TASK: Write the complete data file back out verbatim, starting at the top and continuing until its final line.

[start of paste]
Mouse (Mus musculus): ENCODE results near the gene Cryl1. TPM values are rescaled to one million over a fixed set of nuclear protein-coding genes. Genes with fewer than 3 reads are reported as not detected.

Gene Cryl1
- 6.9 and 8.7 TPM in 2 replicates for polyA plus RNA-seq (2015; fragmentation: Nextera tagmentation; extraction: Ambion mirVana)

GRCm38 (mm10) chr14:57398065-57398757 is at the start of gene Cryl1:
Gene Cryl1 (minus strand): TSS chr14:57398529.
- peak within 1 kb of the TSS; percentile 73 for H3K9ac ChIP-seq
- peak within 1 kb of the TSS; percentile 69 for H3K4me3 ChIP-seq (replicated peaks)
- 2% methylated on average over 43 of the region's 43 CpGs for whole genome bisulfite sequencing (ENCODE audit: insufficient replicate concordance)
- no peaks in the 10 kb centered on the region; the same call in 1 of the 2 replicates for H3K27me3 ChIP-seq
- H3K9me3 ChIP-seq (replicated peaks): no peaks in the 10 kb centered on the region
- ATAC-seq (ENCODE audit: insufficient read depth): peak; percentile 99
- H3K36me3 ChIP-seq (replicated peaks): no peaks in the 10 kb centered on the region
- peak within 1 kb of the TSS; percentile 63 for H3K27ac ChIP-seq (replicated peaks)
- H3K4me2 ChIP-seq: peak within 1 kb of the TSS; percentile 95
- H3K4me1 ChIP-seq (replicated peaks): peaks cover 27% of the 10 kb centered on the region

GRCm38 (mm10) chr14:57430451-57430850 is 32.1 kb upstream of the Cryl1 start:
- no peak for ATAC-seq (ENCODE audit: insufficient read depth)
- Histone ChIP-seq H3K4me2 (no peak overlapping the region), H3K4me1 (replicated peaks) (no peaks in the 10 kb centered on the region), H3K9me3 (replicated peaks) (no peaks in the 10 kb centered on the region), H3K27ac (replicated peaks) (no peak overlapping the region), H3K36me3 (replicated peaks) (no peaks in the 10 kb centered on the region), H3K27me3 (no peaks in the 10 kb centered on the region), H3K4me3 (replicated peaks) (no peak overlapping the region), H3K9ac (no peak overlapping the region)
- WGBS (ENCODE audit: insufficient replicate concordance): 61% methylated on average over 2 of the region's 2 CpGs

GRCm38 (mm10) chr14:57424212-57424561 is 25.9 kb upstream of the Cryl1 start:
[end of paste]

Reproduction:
Mouse (Mus musculus): ENCODE results near the gene Cryl1. TPM values are rescaled to one million over a fixed set of nuclear protein-coding genes. Genes with fewer than 3 reads are reported as not detected.

Gene Cryl1
- 6.9 and 8.7 TPM in 2 replicates for polyA plus RNA-seq (2015; fragmentation: Nextera tagmentation; extraction: Ambion mirVana)

GRCm38 (mm10) chr14:57398065-57398757 is at the start of gene Cryl1:
Gene Cryl1 (minus strand): TSS chr14:57398529.
- peak within 1 kb of the TSS; percentile 73 for H3K9ac ChIP-seq
- peak within 1 kb of the TSS; percentile 69 for H3K4me3 ChIP-seq (replicated peaks)
- 2% methylated on average over 43 of the region's 43 CpGs for whole genome bisulfite sequencing (ENCODE audit: insufficient replicate concordance)
- no peaks in the 10 kb centered on the region; the same call in 1 of the 2 replicates for H3K27me3 ChIP-seq
- H3K9me3 ChIP-seq (replicated peaks): no peaks in the 10 kb centered on the region
- ATAC-seq (ENCODE audit: insufficient read depth): peak; percentile 99
- H3K36me3 ChIP-seq (replicated peaks): no peaks in the 10 kb centered on the region
- peak within 1 kb of the TSS; percentile 63 for H3K27ac ChIP-seq (replicated peaks)
- H3K4me2 ChIP-seq: peak within 1 kb of the TSS; percentile 95
- H3K4me1 ChIP-seq (replicated peaks): peaks cover 27% of the 10 kb centered on the region

GRCm38 (mm10) chr14:57430451-57430850 is 32.1 kb upstream of the Cryl1 start:
- no peak for ATAC-seq (ENCODE audit: insufficient read depth)
- Histone ChIP-seq H3K4me2 (no peak overlapping the region), H3K4me1 (replicated peaks) (no peaks in the 10 kb centered on the region), H3K9me3 (replicated peaks) (no peaks in the 10 kb centered on the region), H3K27ac (replicated peaks) (no peak overlapping the region), H3K36me3 (replicated peaks) (no peaks in the 10 kb centered on the region), H3K27me3 (no peaks in the 10 kb centered on the region), H3K4me3 (replicated peaks) (no peak overlapping the region), H3K9ac (no peak overlapping the region)
- WGBS (ENCODE audit: insufficient replicate concordance): 61% methylated on average over 2 of the region's 2 CpGs

GRCm38 (mm10) chr14:57424212-57424561 is 25.9 kb upstream of the Cryl1 start: